WKU instructor completes second Boston Marathon

Interdisciplinary studies instructor Cort Basham ran in his second Boston Marathon this year with a time of 3:08.33. It was his seventh career marathon. “I never want to feel good when I’m done, because that means I left something out in that specific race,” he said.

Emily Patton

Those who know Cort Basham associate the interdisciplinary studies instructor with many different roles.

Most often, acquaintances see him play the roles of teacher, father and husband.

But to the members of the Bowling Green Road Runners Club, Basham is the nutrition expert and marathoner who just completed his second Boston Marathon.

Basham finished 2,685th out of the 24,338 starters with a time of 3:08.33 during the 115th Boston Marathon on April 18.

“I’ve heard it described as a 26-mile victory lap,” Basham said. “Getting there is the accomplishment — not necessarily running the race itself.”

That’s because the Boston Marathon requires participants to qualify by meeting a designated time standard that corresponds with their age group and gender.

Because the 34-year-old ran under three hours and 10 minutes at a marathon in the past year, he was allowed to register.

“Not everyone can play in the Super Bowl,” Basham said. “Not everyone can play in the World Series, not everyone can play for the Lakers or the Celtics, and not everyone can run in the Boston Marathon, but 27,000 people can.”

Basham said qualifying times are increasingly becoming faster, and registration for the field capacity filled in just eight hours for Boston.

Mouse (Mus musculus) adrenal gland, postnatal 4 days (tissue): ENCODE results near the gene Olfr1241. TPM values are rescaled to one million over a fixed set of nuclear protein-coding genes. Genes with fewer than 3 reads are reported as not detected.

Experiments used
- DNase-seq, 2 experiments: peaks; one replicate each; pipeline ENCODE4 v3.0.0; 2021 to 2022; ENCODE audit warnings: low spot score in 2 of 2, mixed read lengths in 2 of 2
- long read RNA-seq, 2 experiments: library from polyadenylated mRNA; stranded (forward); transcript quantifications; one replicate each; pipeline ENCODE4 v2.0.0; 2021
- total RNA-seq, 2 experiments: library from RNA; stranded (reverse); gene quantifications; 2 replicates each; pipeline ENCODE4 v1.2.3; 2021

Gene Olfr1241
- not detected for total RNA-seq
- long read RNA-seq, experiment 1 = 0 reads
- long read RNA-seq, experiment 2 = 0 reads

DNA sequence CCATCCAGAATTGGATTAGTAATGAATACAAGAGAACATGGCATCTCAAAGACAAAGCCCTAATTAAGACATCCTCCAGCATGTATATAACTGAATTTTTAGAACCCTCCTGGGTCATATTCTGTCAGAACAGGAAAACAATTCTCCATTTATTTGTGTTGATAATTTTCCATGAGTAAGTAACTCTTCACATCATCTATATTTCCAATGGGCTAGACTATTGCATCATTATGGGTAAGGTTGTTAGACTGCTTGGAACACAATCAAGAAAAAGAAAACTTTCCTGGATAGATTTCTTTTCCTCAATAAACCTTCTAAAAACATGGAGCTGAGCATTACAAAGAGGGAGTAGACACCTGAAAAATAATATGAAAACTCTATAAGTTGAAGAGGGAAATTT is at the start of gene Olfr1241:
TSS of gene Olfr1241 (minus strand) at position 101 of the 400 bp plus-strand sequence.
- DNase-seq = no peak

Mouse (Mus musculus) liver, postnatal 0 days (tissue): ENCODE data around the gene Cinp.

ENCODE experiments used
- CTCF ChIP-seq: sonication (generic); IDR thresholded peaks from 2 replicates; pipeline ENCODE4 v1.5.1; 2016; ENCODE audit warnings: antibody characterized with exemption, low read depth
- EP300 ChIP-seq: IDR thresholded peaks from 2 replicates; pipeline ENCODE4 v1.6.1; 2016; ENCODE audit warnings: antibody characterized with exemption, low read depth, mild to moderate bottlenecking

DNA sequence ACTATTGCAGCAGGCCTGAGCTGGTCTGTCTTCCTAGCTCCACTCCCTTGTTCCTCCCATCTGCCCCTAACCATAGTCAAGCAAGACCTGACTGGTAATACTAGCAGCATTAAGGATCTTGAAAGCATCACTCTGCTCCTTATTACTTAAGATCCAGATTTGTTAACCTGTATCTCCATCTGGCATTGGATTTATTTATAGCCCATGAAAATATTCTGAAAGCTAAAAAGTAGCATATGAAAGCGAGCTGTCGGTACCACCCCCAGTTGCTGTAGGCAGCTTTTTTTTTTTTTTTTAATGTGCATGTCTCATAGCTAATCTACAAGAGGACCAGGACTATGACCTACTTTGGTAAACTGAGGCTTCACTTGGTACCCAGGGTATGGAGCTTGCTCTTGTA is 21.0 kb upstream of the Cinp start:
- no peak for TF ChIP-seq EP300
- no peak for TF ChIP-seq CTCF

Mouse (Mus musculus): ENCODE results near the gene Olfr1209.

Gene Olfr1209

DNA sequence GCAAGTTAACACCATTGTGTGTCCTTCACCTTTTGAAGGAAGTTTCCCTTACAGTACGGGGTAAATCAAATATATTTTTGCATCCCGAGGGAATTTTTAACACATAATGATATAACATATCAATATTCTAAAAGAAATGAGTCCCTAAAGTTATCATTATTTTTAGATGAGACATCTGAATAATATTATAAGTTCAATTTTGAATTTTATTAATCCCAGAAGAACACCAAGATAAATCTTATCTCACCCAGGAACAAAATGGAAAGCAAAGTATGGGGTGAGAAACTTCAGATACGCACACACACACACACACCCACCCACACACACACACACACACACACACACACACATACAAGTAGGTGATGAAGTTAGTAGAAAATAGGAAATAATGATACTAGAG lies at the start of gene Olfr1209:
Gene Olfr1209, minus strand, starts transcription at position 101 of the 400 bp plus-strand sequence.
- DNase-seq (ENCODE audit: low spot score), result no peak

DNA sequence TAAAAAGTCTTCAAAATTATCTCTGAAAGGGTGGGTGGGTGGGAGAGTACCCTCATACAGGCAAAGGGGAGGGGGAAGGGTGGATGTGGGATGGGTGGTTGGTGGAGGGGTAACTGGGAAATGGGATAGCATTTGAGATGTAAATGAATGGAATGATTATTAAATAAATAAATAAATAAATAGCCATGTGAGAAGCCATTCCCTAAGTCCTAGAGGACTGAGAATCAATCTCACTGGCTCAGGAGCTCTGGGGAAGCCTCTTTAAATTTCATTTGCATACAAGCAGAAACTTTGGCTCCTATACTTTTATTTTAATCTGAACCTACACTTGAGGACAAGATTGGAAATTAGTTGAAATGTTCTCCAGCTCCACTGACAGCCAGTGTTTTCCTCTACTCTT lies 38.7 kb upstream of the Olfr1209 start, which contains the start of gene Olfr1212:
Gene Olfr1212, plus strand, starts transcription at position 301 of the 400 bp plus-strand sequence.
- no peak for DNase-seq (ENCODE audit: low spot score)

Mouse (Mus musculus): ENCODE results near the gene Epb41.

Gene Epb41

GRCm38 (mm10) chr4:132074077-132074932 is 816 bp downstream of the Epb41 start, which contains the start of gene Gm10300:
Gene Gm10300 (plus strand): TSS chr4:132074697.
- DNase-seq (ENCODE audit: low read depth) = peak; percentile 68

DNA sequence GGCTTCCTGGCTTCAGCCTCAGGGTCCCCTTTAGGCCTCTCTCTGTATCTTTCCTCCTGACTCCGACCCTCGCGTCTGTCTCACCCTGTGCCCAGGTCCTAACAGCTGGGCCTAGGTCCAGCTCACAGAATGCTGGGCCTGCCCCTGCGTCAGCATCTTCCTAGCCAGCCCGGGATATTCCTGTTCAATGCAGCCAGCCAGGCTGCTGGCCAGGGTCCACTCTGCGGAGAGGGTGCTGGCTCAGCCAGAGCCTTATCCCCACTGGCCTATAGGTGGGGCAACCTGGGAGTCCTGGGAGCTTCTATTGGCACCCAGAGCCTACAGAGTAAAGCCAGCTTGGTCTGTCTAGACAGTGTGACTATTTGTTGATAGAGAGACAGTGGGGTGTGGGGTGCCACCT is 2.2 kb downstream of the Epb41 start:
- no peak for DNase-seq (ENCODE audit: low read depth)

He ran his first Boston Marathon in 2008 and has run seven other marathons. This was his first time repeating the 26.2 miles on the same course.

But the WKU instructor wasn’t always the runner he is now.

Graduating as a Hilltopper in 2001, he said he “just didn’t feel good, didn’t feel fit.”

Basham began running two days a week, which turned into completing a few 5ks, or 3.1 mile races. He then found himself running the distances of a half-marathon, which is 13.1 miles.

“I wasn’t sure about the whole marathon, long-distance running thing,” Basham said. “But the more I did it, you adapt, and it gets easier on you. I just really enjoyed the challenge. Distance running is more about energy management than it is about speed.

“If you aren’t trained and don’t strategize, 26 miles will break you. It is much more of a chess match with yourself.”

Basham met up with a group of men and women in the Bowling Green Road Runners Club, and the idea of running a marathon started to grow.

The club has created a social aspect of running that a lot of runners miss out on, said Brian Packard, president of the club. Packard ran Boston as well.

“For the most part, running is not about competing with other people,” he said. “The only part that is a race is the last tenth of a mile. The whole rest of the time, you’re by yourself. It is like golf in a sense. You are really playing against yourself more than you are anybody else.”

Jeff Stein, former president and now treasurer of the club, completed his 14th Boston Marathon and 10th in a row this year.

“There’s Cort, Brian and me, and four or five others that run together pretty regularly,” Stein said. “I don’t know if we talk each other into it or not. We run together, and it contributes to all of us still running these marathons.”

Since Basham completed his first marathon in the fall of 2005, he said he has found a support system from the group of other runners.

“In any subculture, you need people that are as crazy as you are,” Basham said. “Whether you’re in a band, or you are in a knitting club, you all understand the language. You understand what drives you to do this thing that normal people wouldn’t want to do.”

Basham said he doesn’t have an ultimate goal in marathoning, but he would like to be able to run the Boston Marathon every few years.

“I’ve always said that I don’t really run marathons to achieve anything great,” he said. “I run marathons to discover my limits.”